2. Bring On the Kits!
After a lifetime of modeling, I've accumulated an awful lot of "crap" that includes quite a few first-generation building kits. I have a number of favorites, many of which made it onto this layout (and several that didn't). In this case, they'll all be built in their original form—no kitbashing, just careful painting and weathering, with some gentle Americanization and just a smidge of era-appropriate detailing. Given my penchant for serious kitbashing, this in itself will be a challenge for me!
Pola dominates my picks for two reasons (actually, three). One, they were among the first to be imported; an early adopter of N Scale, Atlas was quick to rebrand many Pola first-gen items starting in 1967. And two, they made a great many useful, generic railroad-related structures that weren't overtly European in design. Arnold did the same, but their range was much more limited, and the kits were harder to find. Heljan also suffered from limited product range, as well as lower quality. By contrast, Faller, Kibri and Vollmer started out making mountain chalets, urban buildings and train stations, all of which were simply way too European-looking for use on a layout that's pretending to be American. Although Pola and Faller did produce several first-gen American-style kits, there were far too few to populate a complete layout (unless the layout's size and theme are limited). So, we were stuck making do!
Kit names link to individual detail pages.
Plus, there are some other kits and vintage items I'll be using that aren't on the plan:
My Silly Rules
One of my goals for this project was to see what I could make of "stock" kits, so I laid down a few rules. The first was no kitbashing—indeed, no modifications of any sort, save for a few trivial exceptions. In my modeling heyday, I would automatically discard kit bases and then scratchbuild foundations, which went a long way to improving realism. This time around, I'll "embraced the base," leaving them just the way they are, applying only paint and maybe some weeds. My exceptions are quite few. I allowed myself to omit trim and gutter details, as these often impart European flavor, and leaving them off is a quick and dirty way of Americanizing structures, even if only a little.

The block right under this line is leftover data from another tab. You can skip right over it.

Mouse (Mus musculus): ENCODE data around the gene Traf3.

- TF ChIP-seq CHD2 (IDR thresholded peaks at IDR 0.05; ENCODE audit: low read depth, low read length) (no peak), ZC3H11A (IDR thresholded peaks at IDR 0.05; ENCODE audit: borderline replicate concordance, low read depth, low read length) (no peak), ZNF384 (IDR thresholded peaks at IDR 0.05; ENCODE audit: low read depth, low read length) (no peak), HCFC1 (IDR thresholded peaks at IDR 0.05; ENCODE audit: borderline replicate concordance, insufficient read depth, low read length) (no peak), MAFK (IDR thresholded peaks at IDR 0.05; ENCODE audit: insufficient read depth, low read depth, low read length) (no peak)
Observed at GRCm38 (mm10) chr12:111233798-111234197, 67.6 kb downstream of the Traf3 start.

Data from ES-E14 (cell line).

The one big exception to my rules is the little Pola freight station: it fit perfectly across from its bigger brother, and also hid one of the many unsightly uncouplers, but it was never a favorite kit of mine. So, I decided to model it as an abandoned/burned out structure, modifying it as lightly as possible, and using some extra roof parts from a spare houses under construction kit to make the mostly-destroyed roof.
Kitbuilding Philosophies and Techniques
For this layout, I'm not doing anything that couldn't have been done back in the late 60s or early 70s; that said, I'm definitely not adhering to the techniques I might have used back in my teens. Which is to say: no tube cement—I'm using MEK (a liquid solvent), which was available back then, and I'm painting nearly everything with rattle can spray paints, which were available back then. I'm not going to regress back to the days when I didn't know any better just for the sake of "purity," and risk building an unappealing, amateurish-looking layout. Of course, that may sound contradictory: I'm using kits, models and other items that are now all considered "substandard." The idea is to see how good I can make substandard products look without bending any "rules," and to have fun doing it!
My toolkit is dirt simple: flush cutters, a sharp knife, and nail files. I apply the same basic suite of construction techniques to virtually every kit, although the order of execution may not always be the same: I might complete certain subassemblies before painting; I might paint parts before removing them from the trees; etc. I also stick to a fairly limited number of colors, which gives the layout a cohesive, unified look, and avoids drawing too much attention to any one structure or scene. I also spray the back of almost every part with flat black, which helps disguise a structure's lack of interior, and makes it light-tight when illuminated.
Finally, I weather everything, and while this wasn't often done back in the day, there was nothing to stop anyone from doing it, least of all available materials. I make my own weathering washes from artist's gouache and water, which has one drawback: it's water-soluble after it dries, so if a model will be handled a lot or subjected directly to moisture, it needs to be sealed with a clear flat finish. On the plus side, it's impossible to over-do an effect, as is the case with acrylic or especially India ink; it will not harm the paint under it; it dries absolutely dead flat; excess wash can be removed after it's dry with a damp paper towel; and, if you're not satisfied with an effect, you can just wash it all off and try again.
I use three basic weathering washes:
That's it. No modern-day magic tricks; just really basic modeling honed by decades of experience.
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